May 3, Ezra 7-8

 

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Ezra was a leader because he motivated the people to action.  He also was a student of the word of God (7:10).  Here is a three-fold plan in regards to the word of God:  (1) Study the word, (2) Live the word, (3) Teach the word.  All three are equally important.  For example, what good is it to study and know the word if you do not live by its precepts? What good is it to teach the word of God if you do not live by its teachings?  Ezra was devoted to all three aspects of the word of God and made these things his life’s mission.

You are to be commended for reading the Bible this year.  Here you are in the book of Ezra.  Soon you will be half-way through the whole Bible.  But today’s reading causes us to remember again that it is not enough to just read the Word.  We must live the Word!  When we live the word then we can seek to be teachers of the Word.

Devotional by Steve Horn. Scripture links by www.biblegateway.com. Animated video by www.thebibleproject.com

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May 2, Ezra 4-6

 

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One of the great lessons of the return of Israel from exile is the Providence of God.  Here is my simple definition of the Providence of God—God is always at work, sometimes in ways we do not see or understand, to bring about his Sovereign purposes.  Ezra has several significant examples of the providence of God at work.

We have already observed how God raised up Cyrus, king of Persia, to allow the Jews to return to Israel.  A second example is discovered in our reading today.  When Tattenai and Shethar-Bozenai (Ezra 5:3) forced the Jews to stop their work on the temple, a search was made for the decree of Cyrus.  King Darius, now king of Persia, ordered the search.  Upon learning of Cyrus’ decree, Darius not only allowed for the work to continue but ordered that the expenses be taken from the royal treasury (Ezra 6:8).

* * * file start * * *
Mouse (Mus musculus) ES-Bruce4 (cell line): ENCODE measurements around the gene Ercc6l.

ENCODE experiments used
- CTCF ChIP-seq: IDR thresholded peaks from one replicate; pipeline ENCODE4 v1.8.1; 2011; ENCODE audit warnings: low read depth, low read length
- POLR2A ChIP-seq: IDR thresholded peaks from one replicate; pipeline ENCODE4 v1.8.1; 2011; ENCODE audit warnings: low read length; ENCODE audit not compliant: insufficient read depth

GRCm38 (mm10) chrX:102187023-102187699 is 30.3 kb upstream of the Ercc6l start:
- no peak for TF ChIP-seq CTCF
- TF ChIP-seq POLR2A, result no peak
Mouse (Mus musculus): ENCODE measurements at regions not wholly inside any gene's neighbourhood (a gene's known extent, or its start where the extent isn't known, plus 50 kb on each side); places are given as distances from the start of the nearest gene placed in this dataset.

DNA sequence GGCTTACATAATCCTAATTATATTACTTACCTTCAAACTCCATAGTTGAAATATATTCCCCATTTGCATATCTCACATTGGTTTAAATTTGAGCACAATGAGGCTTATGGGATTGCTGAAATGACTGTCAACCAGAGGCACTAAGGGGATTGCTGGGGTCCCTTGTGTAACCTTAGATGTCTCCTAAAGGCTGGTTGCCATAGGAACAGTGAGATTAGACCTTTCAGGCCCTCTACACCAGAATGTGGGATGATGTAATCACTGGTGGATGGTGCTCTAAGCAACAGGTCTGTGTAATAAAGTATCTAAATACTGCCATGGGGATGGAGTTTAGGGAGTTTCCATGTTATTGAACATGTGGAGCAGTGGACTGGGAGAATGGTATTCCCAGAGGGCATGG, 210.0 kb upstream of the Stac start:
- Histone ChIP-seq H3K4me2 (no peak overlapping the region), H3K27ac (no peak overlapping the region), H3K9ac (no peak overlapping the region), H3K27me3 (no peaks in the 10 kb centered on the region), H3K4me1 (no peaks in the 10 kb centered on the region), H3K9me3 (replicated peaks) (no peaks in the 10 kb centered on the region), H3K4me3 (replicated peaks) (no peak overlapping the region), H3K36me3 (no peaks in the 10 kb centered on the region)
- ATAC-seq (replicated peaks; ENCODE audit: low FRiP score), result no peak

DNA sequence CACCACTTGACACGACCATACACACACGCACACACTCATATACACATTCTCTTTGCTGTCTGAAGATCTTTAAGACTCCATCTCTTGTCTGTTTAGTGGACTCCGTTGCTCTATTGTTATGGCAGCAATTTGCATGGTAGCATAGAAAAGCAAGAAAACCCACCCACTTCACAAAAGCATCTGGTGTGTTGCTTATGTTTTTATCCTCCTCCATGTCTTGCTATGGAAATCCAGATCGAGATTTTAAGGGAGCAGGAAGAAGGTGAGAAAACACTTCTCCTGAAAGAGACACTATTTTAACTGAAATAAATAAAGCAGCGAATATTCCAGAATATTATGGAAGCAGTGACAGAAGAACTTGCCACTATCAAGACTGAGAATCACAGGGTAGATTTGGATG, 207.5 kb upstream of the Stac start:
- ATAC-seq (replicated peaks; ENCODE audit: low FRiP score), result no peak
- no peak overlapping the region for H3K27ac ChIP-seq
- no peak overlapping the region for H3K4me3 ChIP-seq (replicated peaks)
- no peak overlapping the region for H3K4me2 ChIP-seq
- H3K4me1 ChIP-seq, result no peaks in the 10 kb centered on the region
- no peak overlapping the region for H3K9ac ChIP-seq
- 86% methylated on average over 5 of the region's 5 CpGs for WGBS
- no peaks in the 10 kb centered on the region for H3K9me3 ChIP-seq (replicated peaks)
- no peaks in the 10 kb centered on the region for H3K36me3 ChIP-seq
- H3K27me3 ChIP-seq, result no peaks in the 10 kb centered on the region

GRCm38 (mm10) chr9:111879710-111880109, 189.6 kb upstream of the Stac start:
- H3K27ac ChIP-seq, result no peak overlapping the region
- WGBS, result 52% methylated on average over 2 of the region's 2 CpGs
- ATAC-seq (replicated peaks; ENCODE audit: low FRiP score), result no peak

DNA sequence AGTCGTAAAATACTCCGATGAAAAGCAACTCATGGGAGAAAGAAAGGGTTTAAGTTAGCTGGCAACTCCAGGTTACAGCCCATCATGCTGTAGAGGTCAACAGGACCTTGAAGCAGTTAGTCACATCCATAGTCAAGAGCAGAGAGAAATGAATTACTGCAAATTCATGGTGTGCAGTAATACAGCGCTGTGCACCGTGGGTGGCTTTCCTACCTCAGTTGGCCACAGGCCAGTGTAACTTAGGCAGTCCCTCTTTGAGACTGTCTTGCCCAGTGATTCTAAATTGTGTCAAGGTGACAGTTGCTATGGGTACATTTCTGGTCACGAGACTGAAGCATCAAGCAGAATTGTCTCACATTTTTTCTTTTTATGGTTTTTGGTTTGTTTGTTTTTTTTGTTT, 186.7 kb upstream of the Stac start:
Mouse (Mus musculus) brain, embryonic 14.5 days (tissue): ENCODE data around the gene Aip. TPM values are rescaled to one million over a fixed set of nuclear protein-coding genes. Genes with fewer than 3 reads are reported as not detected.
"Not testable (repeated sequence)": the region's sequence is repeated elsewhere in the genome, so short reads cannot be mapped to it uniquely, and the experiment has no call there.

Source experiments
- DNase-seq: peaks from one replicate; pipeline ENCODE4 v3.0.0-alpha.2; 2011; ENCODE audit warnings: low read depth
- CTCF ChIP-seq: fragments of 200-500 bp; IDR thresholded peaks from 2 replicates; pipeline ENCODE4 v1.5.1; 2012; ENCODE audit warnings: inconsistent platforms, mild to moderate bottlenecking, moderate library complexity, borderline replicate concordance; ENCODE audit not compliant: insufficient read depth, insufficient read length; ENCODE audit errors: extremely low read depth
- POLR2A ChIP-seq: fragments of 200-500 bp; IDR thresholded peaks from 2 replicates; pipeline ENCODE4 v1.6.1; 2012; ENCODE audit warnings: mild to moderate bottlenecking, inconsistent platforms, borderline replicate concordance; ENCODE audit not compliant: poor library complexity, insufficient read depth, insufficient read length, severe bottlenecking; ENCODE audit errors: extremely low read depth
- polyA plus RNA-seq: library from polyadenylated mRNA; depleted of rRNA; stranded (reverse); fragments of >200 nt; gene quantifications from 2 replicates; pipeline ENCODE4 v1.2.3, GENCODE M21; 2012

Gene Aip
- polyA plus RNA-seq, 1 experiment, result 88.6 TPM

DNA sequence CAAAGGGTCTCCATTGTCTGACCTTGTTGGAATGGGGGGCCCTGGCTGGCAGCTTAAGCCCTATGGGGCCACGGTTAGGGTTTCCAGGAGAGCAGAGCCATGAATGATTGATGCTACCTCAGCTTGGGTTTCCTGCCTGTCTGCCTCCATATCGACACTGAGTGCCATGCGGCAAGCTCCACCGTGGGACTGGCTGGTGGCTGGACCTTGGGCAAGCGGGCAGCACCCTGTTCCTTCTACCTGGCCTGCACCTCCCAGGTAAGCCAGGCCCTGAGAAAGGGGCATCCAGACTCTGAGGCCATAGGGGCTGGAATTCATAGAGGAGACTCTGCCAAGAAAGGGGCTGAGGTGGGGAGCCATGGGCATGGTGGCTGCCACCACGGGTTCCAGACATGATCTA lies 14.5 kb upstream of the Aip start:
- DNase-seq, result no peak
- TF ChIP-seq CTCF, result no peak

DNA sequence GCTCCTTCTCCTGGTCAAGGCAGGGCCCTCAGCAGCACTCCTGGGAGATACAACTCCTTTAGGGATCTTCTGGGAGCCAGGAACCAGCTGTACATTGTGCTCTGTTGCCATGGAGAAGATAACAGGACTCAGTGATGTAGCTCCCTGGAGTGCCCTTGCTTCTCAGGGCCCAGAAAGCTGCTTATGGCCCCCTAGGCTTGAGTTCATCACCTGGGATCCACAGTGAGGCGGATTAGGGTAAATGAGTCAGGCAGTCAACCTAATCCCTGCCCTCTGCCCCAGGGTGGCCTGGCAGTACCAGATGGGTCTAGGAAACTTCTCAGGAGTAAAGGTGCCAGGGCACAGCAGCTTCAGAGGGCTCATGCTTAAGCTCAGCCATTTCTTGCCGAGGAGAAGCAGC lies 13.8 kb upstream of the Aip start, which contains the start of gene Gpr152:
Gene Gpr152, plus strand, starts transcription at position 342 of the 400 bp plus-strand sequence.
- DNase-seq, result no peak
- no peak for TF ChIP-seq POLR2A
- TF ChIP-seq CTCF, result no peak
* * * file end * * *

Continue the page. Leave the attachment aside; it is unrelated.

I have a friend who uses the expression “God story” to describe those events in life when we just have to say “Wow, God!”  Here is one of those stories of God’s great work.  Just when it looks like the work on the Temple is going to come to a halt, God steps in and uses a Pagan king to finance the project.  Wow, God!

Devotional by Steve Horn. Scripture links by www.biblegateway.com. Animated video by www.thebibleproject.com

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May 1, Ezra 1-3

 

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After 70 years of exile at the hands of the Babylonians, the Jews are invited to return to their homeland when Cyrus, King of the Persians, comes to power.  Ezra and Nehemiah tell the story of the return.

Cyrus’ actions beg three questions.  First, why would Cyrus take the chance of allowing the Jews to return?  Second, why would Cyrus, a pagan (a believer in many gods), desire to see the temple in Jerusalem re-built?  Third, why would God “appoint” Cyrus, a non-believer, to build the temple.

(1)   The Jews did not scare Cyrus.  He was the most powerful leader in the world.  A few Jews didn’t frighten him and thus he saw no threat in allowing them to return.  Also, this is the way Cyrus ruled throughout his kingdom.  He believed he could still rule with an “iron fist” even by being a benevolent ruler.  Not only with the Jews, but also with all conquered people, Cyrus became known as a powerful, yet benevolent king.